Revising my view on Python 3 for new code again: you should use it

June 20, 2018

Almost five years ago, I wrote Reversing my view on Python 3 for new general code: avoid it (which Pete Zaitcev recently reminded me about). I have now reversed my views once again and now I feel that you should definitely use Python 3 for new code. There are three reasons for this, two positive and one negative.

The first positive reason is that the current Python 3 ecosystem is generally vibrant and alive, unlike the state (almost) five years ago. With Python 3 having become a success some time ago, people have been writing Python 3 things and porting things to Python 3 for some time now. For that matter, an increasing number of interesting things are Python 3 only. So today you're pretty unlikely to suffer from ecosystem issues in Python 3; if anything, it's likely that the Python 3 ecosystem is healthier than Python 2's. Certainly if you like interesting new packages that are exploring new ideas and new APIs, you want to be using Python 3.

The second positive reason is that I've come around to feeling that Python 3 has genuine attractions and interesting things, both new language features and improvements in the standard library. This was attractive back in 2016 and it's slowly gotten more so since then. Sometimes Python 3 has even sped itself up (well, CPython, which is what we mostly think of as 'Python'). I suspect that the improvements aren't revolutionary for most people, but they are nice. Also, as I've found out myself, writing Python 3 code is generally not much different than writing Python 2 code, and I certainly haven't found it more annoying.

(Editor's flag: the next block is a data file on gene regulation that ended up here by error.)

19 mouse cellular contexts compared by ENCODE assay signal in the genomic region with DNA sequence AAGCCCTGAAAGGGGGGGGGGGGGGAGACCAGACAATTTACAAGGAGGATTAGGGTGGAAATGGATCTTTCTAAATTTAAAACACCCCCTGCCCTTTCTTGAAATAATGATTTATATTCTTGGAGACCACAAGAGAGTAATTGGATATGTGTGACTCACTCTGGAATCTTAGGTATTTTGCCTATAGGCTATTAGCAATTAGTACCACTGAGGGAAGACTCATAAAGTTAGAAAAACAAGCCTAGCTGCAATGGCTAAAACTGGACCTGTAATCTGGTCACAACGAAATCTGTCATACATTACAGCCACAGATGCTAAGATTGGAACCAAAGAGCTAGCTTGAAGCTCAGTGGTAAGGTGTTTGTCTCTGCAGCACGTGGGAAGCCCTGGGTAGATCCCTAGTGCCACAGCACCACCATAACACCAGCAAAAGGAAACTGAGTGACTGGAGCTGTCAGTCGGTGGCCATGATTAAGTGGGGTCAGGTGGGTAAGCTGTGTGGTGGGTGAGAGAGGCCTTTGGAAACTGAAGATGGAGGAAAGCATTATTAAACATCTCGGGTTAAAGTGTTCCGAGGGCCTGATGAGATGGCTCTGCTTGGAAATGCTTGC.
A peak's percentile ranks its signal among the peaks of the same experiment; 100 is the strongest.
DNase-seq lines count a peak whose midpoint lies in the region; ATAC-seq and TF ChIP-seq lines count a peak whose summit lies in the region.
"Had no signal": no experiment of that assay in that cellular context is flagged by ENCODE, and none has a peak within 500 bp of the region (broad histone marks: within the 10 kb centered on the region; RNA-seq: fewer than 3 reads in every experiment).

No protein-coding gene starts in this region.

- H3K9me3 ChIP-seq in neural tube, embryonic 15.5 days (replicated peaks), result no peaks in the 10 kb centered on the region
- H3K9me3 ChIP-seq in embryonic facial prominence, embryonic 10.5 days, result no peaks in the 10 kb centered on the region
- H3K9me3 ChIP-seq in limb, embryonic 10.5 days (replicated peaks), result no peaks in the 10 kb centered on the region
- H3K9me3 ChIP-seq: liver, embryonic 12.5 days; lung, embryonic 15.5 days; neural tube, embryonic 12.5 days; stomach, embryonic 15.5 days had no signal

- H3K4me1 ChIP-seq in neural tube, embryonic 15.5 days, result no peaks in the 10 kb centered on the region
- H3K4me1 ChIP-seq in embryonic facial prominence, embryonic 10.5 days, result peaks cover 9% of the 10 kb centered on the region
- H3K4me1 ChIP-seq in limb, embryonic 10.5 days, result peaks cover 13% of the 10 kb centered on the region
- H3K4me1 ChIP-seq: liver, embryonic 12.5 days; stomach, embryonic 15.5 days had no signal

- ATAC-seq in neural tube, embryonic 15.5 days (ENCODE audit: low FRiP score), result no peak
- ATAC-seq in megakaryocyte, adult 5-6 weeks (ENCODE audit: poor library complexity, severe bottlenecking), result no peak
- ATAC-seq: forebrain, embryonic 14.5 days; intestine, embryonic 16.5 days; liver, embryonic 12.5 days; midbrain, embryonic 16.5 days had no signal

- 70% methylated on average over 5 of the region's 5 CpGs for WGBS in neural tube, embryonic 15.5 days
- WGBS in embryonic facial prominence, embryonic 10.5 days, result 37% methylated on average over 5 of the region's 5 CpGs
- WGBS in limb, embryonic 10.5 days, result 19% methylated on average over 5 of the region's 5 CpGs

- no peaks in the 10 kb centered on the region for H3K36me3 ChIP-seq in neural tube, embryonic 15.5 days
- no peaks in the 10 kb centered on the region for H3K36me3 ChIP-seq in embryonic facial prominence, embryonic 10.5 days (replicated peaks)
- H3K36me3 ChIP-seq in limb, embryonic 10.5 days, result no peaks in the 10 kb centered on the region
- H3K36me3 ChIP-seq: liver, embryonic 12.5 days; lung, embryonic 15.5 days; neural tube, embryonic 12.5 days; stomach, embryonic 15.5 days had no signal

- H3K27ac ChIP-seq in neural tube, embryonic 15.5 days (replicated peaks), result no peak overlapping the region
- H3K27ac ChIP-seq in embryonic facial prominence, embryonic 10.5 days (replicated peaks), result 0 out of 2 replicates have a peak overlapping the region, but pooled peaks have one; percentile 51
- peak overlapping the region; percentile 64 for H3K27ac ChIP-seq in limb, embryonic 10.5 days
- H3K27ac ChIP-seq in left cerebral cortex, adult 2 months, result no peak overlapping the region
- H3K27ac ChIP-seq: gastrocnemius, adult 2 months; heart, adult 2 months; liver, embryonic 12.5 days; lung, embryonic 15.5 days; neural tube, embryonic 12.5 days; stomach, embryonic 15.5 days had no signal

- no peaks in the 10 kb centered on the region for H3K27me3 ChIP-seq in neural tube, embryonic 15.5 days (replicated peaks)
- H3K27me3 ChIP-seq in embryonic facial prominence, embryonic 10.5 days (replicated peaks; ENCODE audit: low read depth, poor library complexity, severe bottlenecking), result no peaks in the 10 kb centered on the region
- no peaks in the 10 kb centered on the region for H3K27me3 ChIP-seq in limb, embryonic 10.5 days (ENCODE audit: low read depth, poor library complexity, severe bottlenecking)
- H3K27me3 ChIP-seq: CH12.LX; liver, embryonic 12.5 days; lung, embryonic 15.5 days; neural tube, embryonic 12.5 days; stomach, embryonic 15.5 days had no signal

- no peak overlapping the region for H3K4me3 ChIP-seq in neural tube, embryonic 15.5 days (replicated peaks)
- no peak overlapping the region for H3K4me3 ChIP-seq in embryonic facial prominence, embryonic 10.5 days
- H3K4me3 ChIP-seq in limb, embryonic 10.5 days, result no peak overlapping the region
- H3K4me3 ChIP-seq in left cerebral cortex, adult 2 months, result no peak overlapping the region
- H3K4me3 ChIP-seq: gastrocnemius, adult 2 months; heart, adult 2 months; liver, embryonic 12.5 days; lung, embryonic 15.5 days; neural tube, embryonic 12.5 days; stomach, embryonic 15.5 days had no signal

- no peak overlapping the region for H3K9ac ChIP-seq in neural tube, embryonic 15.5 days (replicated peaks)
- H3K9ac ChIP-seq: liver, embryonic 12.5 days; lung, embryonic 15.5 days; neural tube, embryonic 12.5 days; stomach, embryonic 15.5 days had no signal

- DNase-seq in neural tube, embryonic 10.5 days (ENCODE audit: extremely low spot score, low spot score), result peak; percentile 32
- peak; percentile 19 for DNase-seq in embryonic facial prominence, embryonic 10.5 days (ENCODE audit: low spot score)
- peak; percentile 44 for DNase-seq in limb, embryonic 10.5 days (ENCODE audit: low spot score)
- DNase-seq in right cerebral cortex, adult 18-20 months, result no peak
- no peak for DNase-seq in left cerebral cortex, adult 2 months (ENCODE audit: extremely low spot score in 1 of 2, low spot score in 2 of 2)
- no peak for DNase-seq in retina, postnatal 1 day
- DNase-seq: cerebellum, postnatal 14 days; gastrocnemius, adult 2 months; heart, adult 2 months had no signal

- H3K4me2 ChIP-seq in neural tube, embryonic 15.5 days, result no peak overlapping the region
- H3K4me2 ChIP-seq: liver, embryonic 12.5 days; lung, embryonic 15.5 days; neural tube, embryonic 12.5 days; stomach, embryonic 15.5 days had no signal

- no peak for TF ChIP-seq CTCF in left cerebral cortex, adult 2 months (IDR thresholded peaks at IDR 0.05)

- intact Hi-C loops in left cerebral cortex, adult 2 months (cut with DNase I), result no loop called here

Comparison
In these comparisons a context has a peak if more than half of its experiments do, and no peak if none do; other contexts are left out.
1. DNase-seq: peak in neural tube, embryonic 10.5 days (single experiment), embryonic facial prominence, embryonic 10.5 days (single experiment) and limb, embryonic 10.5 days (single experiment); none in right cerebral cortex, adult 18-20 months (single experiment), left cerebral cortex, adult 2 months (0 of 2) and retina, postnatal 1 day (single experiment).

The negative reason is that time is running out for Python 2 (and even I can see that). We're less than two years away from the official End of Life of Python 2 from the core developers and we're seeing developments like an increasing number of Linux distributions at least trying to either drop or reduce support for Python 2 by then, as LWN has covered (I've got my own views and hopes). The attempts to move away from having Python 2 around or supporting it are likely to ramp up significantly over the next year and a half, both in OS distributions and in major Python projects that still support it (such as Django, where 1.11 is the last version that supports Python 2). If you're going to write new Python 2 code now, you're increasingly going to be staring this abyss in the face unless you're only using systems and projects that you already know will be supporting Python 2 past its official EOL, possibly well past based on your needs.

(This looming abyss is one reason that the Python 3 ecosystem is probably already healthier than the Python 2 one and it's only going to increase as January 1st 2020 looms up on us. One Python version has a future, one doesn't, and you can guess where people are going to increasingly focus.)

I still feel that Python 3's Unicode handling and its interactions with Unix has warts, but I'm also a pragmatist. Those warts lurk in dark corners and most of the time, most of us will never run into them. If your systems are well behaved your code is not going to run into non-UTF-8 command line arguments or filenames or the like, just like most of the time our shell scripts don't run into filenames with newlines in them. More generally, forced character set conversion into and out of Unicode almost always works on modern systems in many circumstances, because modern systems almost always use and have valid UTF-8. The result is that you can write a lot of perfectly functional Python code that basically ignores the issues and assumes you'll never hit a Unicode decoding or encoding error. I certainly have (and it's running fine for us).

Written on 20 June 2018.
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Last modified: Wed Jun 20 23:21:09 2018
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